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Seeing past cancer’s invisibility cloak

by Catherine Pickworth | Analysis

20 October 2016

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Scientists are helping lift cancer cells' invisibility cloak.

In the build up to this year’s Stand Up To Cancer, we’re running a series of posts that focus on the science that is happening around the country thanks to your generous donations and amazing fundraising. The fourth post in our series focuses on immunotherapy.

Immunotherapy drugs, which harness the power of the body’s immune system, are showing great promise as treatments for several types of cancer.

And much of this promise has come from drugs that reveal cancer cells to our immune cells, allowing them to attack what they previously couldn’t see.

But while some patients respond really well to these treatments, they don’t work for everyone. And for those patients that do respond, these drugs can have nasty side effects.

Thanks to funding from Stand Up To Cancer, cancer researchers Professor Chris Rudd and Dr Alison Taylor, are developing new experimental drugs that stop cancer cells being masters of disguise. Leading the research at the University of Leeds, Taylor is being mentored by Rudd from Canada, who originally headed the project.

Masters of disguise

Our immune system is an immensely powerful defence against viruses and bacteria, and even cancer cells.

But cancer cells can be crafty. They use certain molecules as a ‘cloak’ to disguise themselves from immune cells, tricking them into thinking they are normal cells, and not a threat.

Rudd and Taylor’s teams are trying to find ways to help immune cells see past this ‘invisibility cloak’, and spot the cancers cells hiding underneath.

Uncloaking cancer cells

One of the molecules that make up the cancer’s ‘cloak’ is called PD-L1, which sticks to a protein called PD-1 on immune cells. Treatments have already been developed that stop PD-1 from sticking to the PD-L1 ‘cloak’, so the immune cells are no longer fooled by the cancer’s disguise.

The effect was much bigger than anything we had seen before

– Professor Chris Rudd

The duo has been using an experimental drug to block a molecule that helps make PD-1, called glycogen synthase kinase 3, or GSK3.

Blocking GSK3 stops PD-1 being made, says Rudd, and helps kick immune cells into action.

“In mice, we found the immune cells became much more active when we blocked GSK3. The effect was much bigger than anything we had seen before so we were really excited!”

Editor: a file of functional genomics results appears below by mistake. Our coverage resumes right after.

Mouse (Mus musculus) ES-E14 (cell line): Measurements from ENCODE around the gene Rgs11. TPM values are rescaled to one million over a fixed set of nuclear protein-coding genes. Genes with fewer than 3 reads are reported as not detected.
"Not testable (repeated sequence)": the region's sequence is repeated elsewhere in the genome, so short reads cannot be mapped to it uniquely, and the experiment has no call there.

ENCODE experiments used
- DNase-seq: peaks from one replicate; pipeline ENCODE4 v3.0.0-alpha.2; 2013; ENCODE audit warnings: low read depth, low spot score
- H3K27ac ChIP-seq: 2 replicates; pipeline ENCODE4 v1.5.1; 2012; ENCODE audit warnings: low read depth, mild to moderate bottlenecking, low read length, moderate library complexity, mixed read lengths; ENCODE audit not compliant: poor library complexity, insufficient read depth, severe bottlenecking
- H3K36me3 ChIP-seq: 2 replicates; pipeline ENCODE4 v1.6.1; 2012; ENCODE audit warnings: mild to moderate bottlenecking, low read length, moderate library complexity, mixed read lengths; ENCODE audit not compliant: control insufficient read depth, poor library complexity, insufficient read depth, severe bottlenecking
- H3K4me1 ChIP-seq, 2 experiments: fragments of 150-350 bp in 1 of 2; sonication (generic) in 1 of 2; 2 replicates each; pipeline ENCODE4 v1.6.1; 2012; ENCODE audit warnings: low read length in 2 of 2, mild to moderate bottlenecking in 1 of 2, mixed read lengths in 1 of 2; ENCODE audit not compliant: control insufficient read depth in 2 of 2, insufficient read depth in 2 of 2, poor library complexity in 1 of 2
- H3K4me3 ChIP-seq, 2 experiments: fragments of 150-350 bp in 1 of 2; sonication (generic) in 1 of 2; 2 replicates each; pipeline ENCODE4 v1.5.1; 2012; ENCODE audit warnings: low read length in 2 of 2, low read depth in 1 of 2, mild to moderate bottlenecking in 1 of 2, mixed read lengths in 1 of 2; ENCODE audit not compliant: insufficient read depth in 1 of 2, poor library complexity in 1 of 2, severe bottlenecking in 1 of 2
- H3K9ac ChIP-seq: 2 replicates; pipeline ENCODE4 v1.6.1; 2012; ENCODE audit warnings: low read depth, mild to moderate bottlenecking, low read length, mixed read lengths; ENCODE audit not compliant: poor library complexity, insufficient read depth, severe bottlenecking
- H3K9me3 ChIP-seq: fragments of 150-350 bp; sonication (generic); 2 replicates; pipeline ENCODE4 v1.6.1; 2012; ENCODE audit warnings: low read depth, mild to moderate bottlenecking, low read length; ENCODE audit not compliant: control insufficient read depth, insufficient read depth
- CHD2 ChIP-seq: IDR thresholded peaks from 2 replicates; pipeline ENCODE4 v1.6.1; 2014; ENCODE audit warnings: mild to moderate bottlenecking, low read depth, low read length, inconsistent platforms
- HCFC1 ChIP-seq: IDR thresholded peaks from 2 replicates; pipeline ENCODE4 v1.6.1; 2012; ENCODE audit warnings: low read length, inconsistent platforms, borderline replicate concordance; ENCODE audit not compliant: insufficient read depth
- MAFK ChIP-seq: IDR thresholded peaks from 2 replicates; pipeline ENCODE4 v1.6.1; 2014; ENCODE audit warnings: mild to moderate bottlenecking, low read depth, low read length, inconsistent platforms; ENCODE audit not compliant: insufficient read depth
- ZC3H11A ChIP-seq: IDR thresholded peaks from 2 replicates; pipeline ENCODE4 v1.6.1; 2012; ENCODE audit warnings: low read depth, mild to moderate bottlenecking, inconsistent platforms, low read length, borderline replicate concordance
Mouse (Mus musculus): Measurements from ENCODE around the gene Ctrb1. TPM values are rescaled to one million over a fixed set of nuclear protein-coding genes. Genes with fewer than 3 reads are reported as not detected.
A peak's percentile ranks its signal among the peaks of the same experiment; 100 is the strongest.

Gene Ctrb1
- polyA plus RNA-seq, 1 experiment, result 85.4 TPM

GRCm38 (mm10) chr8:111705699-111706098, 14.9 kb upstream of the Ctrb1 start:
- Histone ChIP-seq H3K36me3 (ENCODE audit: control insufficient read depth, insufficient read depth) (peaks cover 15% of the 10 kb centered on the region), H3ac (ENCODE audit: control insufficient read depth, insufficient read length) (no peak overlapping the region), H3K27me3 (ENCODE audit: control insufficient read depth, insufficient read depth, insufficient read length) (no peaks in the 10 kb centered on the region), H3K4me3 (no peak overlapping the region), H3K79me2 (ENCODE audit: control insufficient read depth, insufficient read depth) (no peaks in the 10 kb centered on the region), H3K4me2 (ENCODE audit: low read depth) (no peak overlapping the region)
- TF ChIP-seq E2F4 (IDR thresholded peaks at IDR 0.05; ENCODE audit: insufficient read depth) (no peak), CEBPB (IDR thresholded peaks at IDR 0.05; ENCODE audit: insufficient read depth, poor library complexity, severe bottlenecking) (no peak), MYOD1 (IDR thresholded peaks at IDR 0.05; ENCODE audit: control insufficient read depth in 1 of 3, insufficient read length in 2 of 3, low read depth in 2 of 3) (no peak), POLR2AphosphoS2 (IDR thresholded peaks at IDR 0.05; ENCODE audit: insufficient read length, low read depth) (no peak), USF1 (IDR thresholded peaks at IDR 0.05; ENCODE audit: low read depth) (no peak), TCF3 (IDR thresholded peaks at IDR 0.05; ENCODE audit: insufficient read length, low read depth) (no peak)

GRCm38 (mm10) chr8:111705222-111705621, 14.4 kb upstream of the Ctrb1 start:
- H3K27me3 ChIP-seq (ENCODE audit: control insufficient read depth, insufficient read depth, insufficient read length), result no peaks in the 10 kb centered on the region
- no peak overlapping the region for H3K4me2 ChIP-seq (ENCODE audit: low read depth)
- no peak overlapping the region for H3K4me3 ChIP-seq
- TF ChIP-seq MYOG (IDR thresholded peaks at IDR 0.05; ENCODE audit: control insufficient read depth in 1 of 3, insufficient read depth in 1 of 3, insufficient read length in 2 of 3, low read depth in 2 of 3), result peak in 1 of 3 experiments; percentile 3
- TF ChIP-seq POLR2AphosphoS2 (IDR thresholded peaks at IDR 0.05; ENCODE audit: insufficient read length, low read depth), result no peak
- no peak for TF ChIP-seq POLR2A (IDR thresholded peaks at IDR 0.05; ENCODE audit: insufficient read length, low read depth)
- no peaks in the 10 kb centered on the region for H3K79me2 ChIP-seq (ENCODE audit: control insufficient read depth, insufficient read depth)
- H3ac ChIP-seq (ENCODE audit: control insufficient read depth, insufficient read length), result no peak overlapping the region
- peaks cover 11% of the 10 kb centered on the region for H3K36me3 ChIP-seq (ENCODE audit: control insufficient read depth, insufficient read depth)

Now they have a drug that successfully stops PD-1 being made in mice, the next challenge is to see if the same occurs in people.

Effective alone, or better together?

The journey to get drugs from the lab bench to the clinic takes time. While giving this drug to mice hasn’t caused any side effects yet, the next step is to make sure it’s safe for cancer patients.

So far, things are looking promising for the team.

“It almost seems too good to be true,” explains Rudd. “Our work is raising our hopes that blocking GSK3 using this drug might be possible without causing a lot of complications and side effects, such as inflammation and autoimmune disorders.“

There may be issues of drug resistance though. “Everyone is different, so a drug is not going to work for everyone,” explains Taylor. “Resistance is an issue with every drug so you have to manipulate treatment, or change a treatment plan a little bit each time. A new GSK3 inhibitor drug would give us more options for patients.”

And Taylor believes that their drugs could also work in combination with other immunotherapies.

“If this drug works in people, doctors could, in theory, either give the GSK3 inhibitor drug alone or in combination with other checkpoint inhibitor drugs like anti-PD-1s, or anti-CTLA4s.

“In our research, we want to know if these therapies act best by themselves, or if they work better together.”

Stand Up To Cancer’s vital role

“Stand Up To Cancer has been really vital for us,” says Rudd. “The work we’ve done wouldn’t have been possible without their funding. By giving us this money, they have put their trust in us and have enabled us to get our exciting work off the ground.

“We’re extremely grateful to them for helping us apply our research to cancer, and we hope it helps patients in the future.”

Taylor agrees: “Stand Up To Cancer’s funding has created a lot of opportunities to take our science further, and to bring scientists together.

“This is incredibly important – it’s how the research moves forward and keeps going.”

Keeping this research going could reveal how to remove the cloak from cancer cells.

And, ultimately, expose these masters of disguise for what they really are. Once and for all.